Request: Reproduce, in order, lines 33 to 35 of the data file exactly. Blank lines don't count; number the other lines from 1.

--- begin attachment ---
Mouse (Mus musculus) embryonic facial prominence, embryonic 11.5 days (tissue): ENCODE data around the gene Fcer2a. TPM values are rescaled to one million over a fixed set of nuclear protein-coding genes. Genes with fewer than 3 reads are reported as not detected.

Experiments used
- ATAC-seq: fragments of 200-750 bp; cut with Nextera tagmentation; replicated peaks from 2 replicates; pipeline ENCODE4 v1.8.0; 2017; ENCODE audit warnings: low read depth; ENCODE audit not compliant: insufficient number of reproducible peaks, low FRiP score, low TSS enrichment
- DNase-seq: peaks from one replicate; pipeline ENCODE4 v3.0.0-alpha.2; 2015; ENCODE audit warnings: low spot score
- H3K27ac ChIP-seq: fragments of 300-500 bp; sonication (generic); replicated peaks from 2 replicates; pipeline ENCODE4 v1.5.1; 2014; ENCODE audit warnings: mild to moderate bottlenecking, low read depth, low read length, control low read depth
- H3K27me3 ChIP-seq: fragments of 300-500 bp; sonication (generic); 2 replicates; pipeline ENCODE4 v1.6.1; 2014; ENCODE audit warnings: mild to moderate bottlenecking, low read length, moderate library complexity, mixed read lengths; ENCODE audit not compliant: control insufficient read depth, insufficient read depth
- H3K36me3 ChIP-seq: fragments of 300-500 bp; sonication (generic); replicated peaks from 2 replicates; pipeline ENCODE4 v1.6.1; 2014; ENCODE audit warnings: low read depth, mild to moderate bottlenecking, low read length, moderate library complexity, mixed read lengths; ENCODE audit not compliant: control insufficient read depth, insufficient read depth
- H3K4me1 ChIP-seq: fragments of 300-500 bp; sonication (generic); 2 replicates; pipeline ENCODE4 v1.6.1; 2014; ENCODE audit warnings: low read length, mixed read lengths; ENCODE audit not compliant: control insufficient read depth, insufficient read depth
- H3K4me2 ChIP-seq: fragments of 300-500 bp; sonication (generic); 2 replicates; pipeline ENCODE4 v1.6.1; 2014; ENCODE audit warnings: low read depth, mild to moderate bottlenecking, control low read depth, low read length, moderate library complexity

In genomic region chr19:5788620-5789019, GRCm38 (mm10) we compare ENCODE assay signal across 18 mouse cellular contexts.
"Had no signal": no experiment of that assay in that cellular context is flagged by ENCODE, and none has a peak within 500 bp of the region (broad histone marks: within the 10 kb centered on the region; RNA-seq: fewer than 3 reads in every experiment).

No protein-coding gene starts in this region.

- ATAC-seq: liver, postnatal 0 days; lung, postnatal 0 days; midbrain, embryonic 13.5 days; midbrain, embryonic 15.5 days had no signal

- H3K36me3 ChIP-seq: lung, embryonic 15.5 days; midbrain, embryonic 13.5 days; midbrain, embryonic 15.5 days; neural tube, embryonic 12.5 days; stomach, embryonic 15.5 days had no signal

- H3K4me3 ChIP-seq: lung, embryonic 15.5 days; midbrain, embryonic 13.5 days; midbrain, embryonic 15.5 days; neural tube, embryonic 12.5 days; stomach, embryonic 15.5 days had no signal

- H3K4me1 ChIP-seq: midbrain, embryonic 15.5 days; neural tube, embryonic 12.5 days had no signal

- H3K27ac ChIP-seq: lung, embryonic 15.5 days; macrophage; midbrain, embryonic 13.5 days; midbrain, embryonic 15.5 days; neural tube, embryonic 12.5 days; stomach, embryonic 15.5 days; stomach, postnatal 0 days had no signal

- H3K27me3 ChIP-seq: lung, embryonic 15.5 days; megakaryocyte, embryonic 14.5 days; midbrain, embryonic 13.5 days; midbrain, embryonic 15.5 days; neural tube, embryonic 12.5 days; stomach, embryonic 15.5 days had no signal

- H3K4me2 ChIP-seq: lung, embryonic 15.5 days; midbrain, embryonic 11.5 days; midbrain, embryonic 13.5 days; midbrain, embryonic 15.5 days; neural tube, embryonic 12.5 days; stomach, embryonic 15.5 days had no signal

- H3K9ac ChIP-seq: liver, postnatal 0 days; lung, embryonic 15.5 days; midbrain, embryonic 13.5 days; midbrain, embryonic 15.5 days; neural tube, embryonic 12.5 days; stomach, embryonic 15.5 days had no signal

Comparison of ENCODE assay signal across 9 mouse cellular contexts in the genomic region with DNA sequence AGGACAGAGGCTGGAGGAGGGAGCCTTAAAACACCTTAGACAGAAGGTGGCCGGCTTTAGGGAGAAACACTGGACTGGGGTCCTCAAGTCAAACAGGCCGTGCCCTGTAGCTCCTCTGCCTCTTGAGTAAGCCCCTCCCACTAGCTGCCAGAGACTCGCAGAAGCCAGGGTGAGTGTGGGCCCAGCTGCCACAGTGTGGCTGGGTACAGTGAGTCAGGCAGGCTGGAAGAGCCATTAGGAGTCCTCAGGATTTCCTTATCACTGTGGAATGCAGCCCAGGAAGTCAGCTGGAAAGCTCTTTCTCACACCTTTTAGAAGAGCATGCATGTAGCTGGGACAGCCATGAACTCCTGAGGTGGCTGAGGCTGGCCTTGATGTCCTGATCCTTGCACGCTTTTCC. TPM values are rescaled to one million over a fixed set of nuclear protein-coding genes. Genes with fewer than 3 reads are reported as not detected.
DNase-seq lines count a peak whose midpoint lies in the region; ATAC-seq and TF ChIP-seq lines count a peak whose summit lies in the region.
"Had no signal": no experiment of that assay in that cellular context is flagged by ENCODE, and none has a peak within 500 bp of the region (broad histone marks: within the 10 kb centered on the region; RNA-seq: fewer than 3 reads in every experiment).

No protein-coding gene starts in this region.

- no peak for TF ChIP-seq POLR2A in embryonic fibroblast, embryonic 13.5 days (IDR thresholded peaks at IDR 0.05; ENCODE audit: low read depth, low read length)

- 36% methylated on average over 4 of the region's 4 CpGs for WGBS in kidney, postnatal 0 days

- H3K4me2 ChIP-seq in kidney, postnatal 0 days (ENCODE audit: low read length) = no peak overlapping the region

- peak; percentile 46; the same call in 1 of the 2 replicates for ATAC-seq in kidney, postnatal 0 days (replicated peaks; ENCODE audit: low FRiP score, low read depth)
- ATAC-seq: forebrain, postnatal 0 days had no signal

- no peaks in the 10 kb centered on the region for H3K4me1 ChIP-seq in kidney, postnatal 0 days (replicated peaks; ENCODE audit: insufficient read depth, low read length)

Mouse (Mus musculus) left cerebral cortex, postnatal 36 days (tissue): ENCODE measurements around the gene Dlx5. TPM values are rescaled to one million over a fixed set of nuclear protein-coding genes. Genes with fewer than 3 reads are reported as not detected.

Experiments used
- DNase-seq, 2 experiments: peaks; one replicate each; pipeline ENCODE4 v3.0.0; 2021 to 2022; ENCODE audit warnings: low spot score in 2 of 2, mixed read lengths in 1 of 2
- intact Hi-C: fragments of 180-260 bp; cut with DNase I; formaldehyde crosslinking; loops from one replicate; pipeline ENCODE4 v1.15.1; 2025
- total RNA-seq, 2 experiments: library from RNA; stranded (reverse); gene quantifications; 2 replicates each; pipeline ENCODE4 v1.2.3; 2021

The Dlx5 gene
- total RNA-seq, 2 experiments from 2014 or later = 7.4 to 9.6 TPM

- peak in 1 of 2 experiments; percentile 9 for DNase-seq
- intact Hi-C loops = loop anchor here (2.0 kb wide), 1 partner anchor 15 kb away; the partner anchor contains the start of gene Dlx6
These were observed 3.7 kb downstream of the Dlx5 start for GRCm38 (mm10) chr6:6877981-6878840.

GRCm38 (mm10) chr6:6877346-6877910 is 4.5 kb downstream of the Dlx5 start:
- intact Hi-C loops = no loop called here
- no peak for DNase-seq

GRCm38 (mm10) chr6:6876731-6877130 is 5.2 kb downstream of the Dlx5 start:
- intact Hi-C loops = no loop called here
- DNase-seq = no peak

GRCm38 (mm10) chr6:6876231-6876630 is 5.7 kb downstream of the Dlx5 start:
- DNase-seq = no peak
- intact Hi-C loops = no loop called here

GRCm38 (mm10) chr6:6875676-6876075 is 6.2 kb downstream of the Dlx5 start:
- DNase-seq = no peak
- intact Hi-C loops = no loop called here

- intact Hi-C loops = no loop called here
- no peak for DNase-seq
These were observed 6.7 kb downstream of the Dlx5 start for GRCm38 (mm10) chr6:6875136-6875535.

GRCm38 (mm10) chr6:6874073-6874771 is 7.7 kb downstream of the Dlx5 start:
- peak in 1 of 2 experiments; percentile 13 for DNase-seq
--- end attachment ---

- DNase-seq, 2 experiments: peaks; one replicate each; pipeline ENCODE4 v3.0.0; 2021 to 2022; ENCODE audit warnings: low spot score in 2 of 2, mixed read lengths in 1 of 2
- intact Hi-C: fragments of 180-260 bp; cut with DNase I; formaldehyde crosslinking; loops from one replicate; pipeline ENCODE4 v1.15.1; 2025
- total RNA-seq, 2 experiments: library from RNA; stranded (reverse); gene quantifications; 2 replicates each; pipeline ENCODE4 v1.2.3; 2021